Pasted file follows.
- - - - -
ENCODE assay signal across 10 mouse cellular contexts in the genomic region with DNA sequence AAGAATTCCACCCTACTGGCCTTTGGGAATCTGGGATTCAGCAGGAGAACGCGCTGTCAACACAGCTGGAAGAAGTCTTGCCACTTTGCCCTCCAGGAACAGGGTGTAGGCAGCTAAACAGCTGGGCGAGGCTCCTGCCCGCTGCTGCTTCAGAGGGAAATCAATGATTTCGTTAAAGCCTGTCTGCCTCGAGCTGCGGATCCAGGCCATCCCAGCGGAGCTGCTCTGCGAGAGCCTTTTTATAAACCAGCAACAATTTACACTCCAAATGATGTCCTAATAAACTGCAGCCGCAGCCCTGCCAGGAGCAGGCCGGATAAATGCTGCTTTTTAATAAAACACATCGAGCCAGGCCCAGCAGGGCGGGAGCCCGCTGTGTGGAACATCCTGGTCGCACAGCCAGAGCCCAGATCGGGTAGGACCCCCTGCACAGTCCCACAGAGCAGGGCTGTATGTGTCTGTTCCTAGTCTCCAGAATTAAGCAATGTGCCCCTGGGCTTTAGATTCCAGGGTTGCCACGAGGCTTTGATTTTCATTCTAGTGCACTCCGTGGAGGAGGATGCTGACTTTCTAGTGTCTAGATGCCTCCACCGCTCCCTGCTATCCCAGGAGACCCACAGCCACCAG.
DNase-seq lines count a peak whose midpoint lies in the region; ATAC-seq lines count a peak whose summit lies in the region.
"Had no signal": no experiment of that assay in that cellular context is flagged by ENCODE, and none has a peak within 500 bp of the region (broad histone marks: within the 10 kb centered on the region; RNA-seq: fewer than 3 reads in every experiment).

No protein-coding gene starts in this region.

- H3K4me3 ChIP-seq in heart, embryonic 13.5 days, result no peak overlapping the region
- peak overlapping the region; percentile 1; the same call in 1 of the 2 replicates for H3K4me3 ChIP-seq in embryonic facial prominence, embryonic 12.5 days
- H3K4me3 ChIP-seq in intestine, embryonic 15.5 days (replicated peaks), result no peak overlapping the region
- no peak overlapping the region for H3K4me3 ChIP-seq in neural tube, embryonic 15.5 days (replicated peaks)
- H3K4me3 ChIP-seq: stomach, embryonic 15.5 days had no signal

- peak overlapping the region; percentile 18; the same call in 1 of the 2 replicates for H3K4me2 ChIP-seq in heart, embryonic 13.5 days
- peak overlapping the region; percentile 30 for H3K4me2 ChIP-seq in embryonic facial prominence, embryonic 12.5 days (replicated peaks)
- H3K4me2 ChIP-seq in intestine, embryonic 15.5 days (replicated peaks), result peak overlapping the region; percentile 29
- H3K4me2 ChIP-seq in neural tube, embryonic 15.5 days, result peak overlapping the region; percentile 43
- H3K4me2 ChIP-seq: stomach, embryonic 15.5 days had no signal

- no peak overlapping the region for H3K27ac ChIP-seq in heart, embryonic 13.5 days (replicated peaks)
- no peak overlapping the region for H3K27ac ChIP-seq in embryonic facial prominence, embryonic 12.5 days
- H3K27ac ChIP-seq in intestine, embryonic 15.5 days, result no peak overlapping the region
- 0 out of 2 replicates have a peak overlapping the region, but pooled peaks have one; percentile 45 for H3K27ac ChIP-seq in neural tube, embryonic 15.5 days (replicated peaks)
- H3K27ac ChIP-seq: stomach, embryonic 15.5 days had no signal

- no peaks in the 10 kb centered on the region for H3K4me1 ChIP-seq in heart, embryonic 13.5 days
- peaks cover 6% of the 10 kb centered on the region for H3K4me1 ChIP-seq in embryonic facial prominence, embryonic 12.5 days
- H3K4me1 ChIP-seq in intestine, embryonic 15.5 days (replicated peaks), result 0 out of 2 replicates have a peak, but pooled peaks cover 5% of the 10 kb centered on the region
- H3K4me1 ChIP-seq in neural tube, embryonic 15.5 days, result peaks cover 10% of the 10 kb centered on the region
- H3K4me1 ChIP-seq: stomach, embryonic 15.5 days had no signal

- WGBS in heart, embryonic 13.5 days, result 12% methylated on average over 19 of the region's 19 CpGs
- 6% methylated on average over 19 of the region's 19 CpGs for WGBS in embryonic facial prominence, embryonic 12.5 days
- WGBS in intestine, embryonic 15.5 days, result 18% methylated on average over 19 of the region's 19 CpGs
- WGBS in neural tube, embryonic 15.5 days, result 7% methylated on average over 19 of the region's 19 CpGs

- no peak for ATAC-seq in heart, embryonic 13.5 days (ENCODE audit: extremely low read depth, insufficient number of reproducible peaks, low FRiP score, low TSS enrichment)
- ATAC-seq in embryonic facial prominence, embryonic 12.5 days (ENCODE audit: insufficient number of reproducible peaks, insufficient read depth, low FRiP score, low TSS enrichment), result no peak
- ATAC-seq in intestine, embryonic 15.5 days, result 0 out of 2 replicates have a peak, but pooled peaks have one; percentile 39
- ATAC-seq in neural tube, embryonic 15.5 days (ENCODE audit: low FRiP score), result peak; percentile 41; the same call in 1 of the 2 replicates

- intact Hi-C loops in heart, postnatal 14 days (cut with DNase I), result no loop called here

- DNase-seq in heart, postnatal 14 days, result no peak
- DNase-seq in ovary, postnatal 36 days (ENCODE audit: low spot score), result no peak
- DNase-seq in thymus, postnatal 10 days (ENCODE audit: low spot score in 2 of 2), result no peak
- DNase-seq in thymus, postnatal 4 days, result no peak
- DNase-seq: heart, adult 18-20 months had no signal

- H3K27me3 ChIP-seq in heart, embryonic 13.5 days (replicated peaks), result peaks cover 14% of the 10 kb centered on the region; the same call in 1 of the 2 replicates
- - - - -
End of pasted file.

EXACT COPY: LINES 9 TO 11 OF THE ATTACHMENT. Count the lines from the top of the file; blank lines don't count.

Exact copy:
- H3K4me3 ChIP-seq: stomach, embryonic 15.5 days had no signal

- peak overlapping the region; percentile 18; the same call in 1 of the 2 replicates for H3K4me2 ChIP-seq in heart, embryonic 13.5 days
- peak overlapping the region; percentile 30 for H3K4me2 ChIP-seq in embryonic facial prominence, embryonic 12.5 days (replicated peaks)